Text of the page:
At the same time, Azerbaijan said that its second-largest city, Ganja, and the region of Goranboy had been shelled by Armenian forces, with at least one civilian killed.

Speaking to the BBC earlier this week, Armenian Prime Minister Nikol Pashinyan warned of a "genocide" in the region, and said it was "Armenia, land of Armenians".

The clashes have displaced half of Nagorno-Karabakh's population - about 70,000 people - officials said.

The region's main city, Stepanakert, has suffered several days of shelling with residents sheltering in basements and much of the city left without power.

Armenia and Azerbaijan went to war over Nagorno-Karabakh in 1988-94, eventually declaring a ceasefire. However, they never reached a settlement in the dispute.

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EU faces foreign policy headache with Armenian aggression in Nagorno-Karabakh

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The EU is facing challenges on several fronts. Not only is the COVID-19 pandemic’s second wave crashing down on Europe, and the continent’s economy still struggling to recover from its first impact in spring, but the EU faces several foreign policy challenges at the same time. Brexit, the situation in Belarus, the poisoning of Alexei Navalny, and the continuing immigration crisis – these are all keeping EU leaders busy. Now they have to deal with a new foreign policy headache on Europe’s eastern borders that is entirely avoidable and unnecessary: the flare-up of hostilities over Nagorno-Karabakh.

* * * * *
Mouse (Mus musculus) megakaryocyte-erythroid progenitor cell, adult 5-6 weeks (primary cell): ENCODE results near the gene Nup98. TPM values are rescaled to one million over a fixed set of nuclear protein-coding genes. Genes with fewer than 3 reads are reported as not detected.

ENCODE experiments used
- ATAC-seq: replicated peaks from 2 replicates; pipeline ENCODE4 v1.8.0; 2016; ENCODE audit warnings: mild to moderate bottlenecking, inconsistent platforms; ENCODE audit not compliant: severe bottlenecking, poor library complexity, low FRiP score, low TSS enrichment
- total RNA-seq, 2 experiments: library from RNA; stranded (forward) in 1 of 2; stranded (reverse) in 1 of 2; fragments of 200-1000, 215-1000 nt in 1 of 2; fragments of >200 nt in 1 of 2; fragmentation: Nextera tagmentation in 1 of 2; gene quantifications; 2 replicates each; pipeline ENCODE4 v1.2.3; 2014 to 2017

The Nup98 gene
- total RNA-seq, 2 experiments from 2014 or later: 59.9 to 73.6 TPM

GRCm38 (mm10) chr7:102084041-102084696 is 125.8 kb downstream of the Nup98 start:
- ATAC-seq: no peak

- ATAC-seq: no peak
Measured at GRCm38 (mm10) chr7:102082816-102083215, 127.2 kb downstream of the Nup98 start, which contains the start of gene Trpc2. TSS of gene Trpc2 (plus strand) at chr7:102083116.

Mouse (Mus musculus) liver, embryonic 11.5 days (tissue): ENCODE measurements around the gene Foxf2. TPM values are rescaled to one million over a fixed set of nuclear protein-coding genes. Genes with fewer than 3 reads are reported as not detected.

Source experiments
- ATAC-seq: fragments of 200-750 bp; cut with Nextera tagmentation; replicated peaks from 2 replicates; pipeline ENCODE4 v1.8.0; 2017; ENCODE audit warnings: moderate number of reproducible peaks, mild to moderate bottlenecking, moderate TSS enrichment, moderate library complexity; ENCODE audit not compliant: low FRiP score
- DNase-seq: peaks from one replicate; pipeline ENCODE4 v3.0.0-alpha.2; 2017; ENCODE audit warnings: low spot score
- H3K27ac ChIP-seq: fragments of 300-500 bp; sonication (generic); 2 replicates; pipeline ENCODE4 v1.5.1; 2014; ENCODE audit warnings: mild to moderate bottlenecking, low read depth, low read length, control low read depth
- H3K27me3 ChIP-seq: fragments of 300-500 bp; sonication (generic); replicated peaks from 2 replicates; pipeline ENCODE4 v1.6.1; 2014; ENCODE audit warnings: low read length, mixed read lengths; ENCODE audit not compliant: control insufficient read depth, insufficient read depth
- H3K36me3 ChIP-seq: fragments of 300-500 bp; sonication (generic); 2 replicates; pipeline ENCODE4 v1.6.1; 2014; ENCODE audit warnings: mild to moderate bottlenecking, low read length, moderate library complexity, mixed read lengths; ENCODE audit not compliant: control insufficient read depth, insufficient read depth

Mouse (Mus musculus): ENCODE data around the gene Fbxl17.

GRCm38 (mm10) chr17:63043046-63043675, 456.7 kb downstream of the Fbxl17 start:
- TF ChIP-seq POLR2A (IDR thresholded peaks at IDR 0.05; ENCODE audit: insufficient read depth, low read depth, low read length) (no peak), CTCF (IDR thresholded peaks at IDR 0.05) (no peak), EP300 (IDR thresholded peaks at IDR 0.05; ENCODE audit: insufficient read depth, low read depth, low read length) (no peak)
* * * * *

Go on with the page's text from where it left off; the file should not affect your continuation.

Earlier this week, the EU's High Representative Josep Borrell joined with MEPs in a debate in the European Parliament in urging a ceasefire and an immediate end to the bloodshed.

Nagorno-Karabakh is an enclave in the Caucasus that is internationally recognised as part of Azerbaijan. Yet Armenia has occupied this region and seven adjoining districts of Azerbaijan, since the two countries fought a war in the early 1990s during the break-up of the Soviet Union. Armenia has refused to hand back control of Azerbaijan’s territory, despite four United Nations’ resolutions calling for it to withdraw its forces.

This uneasy situation has remained in place for the past three decades, with brief border flare-ups, such as in 2014 and 2016. However, nothing like what we are seeing today: the fighting in the past week has involved heavy artillery, drones and warplanes. Already 27 civilians have been killed in Azerbaijan and 141 injured. Armenia has reported 220 soldiers and at least 21 civilians have died.

Armenia is accused of using the opportunity of a West distracted by COVID-19 to alter the situation on the ground and capture more Azerbaijani territory. As a member of the Collective Security Treaty Organization (CSTO), a military alliance of ex-Soviet states, Armenia is assured of Russian help if it faces external aggression within its borders. However, under international law no such intervention would be justified in Nagorno-Karabakh and its seven surrounding districts, which are internationally recognised Azerbaijani territories under Armenian occupation for 30 years. Nevertheless, this conflict has been advantageous for Armenia so far, which faced little downside despite its smaller size, economy, population, and military power in comparison to Azerbaijan.